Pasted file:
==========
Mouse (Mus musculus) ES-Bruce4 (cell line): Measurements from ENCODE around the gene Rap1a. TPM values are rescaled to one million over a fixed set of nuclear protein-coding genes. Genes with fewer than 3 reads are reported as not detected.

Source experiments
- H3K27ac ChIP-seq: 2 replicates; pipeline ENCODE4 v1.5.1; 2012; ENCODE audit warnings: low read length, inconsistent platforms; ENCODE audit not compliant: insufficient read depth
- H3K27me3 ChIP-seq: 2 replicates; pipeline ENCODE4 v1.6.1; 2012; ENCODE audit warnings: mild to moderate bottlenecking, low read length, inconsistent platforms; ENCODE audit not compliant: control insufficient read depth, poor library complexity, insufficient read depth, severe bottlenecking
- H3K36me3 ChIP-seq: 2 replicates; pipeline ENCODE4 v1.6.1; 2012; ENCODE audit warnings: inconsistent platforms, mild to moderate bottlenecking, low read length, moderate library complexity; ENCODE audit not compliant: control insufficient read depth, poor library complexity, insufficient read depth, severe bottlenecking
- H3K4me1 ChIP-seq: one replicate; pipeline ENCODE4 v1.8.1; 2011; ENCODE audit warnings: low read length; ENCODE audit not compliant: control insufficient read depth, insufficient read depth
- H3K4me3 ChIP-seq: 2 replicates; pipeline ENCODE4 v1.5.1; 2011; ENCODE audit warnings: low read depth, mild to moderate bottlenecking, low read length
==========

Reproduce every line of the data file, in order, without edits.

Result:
Mouse (Mus musculus) ES-Bruce4 (cell line): Measurements from ENCODE around the gene Rap1a. TPM values are rescaled to one million over a fixed set of nuclear protein-coding genes. Genes with fewer than 3 reads are reported as not detected.

Source experiments
- H3K27ac ChIP-seq: 2 replicates; pipeline ENCODE4 v1.5.1; 2012; ENCODE audit warnings: low read length, inconsistent platforms; ENCODE audit not compliant: insufficient read depth
- H3K27me3 ChIP-seq: 2 replicates; pipeline ENCODE4 v1.6.1; 2012; ENCODE audit warnings: mild to moderate bottlenecking, low read length, inconsistent platforms; ENCODE audit not compliant: control insufficient read depth, poor library complexity, insufficient read depth, severe bottlenecking
- H3K36me3 ChIP-seq: 2 replicates; pipeline ENCODE4 v1.6.1; 2012; ENCODE audit warnings: inconsistent platforms, mild to moderate bottlenecking, low read length, moderate library complexity; ENCODE audit not compliant: control insufficient read depth, poor library complexity, insufficient read depth, severe bottlenecking
- H3K4me1 ChIP-seq: one replicate; pipeline ENCODE4 v1.8.1; 2011; ENCODE audit warnings: low read length; ENCODE audit not compliant: control insufficient read depth, insufficient read depth
- H3K4me3 ChIP-seq: 2 replicates; pipeline ENCODE4 v1.5.1; 2011; ENCODE audit warnings: low read depth, mild to moderate bottlenecking, low read length